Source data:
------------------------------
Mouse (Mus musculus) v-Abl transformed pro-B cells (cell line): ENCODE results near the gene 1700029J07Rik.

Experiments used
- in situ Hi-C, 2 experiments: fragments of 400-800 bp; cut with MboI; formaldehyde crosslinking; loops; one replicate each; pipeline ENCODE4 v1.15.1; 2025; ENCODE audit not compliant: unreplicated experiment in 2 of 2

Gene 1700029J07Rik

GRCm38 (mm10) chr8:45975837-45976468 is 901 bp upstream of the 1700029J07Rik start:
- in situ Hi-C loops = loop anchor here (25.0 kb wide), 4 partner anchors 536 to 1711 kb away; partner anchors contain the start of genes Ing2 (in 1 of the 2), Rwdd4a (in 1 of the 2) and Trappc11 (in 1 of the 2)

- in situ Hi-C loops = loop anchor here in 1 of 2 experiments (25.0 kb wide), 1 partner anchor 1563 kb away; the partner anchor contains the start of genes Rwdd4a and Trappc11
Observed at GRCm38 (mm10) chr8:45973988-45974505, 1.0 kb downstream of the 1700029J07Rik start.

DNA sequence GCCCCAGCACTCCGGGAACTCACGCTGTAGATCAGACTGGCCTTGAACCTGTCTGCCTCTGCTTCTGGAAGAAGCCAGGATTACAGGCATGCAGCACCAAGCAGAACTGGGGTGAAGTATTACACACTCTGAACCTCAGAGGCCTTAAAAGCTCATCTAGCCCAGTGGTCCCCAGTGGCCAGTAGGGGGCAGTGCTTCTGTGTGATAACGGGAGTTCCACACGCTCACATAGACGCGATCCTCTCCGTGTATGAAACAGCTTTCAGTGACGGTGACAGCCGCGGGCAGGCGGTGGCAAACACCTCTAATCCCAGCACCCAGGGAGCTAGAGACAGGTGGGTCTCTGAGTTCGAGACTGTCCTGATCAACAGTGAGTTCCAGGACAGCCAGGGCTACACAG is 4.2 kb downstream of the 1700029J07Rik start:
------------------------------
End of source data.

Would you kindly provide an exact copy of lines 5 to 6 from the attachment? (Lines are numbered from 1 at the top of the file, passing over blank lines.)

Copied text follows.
GRCm38 (mm10) chr8:45975837-45976468 is 901 bp upstream of the 1700029J07Rik start:
- in situ Hi-C loops = loop anchor here (25.0 kb wide), 4 partner anchors 536 to 1711 kb away; partner anchors contain the start of genes Ing2 (in 1 of the 2), Rwdd4a (in 1 of the 2) and Trappc11 (in 1 of the 2)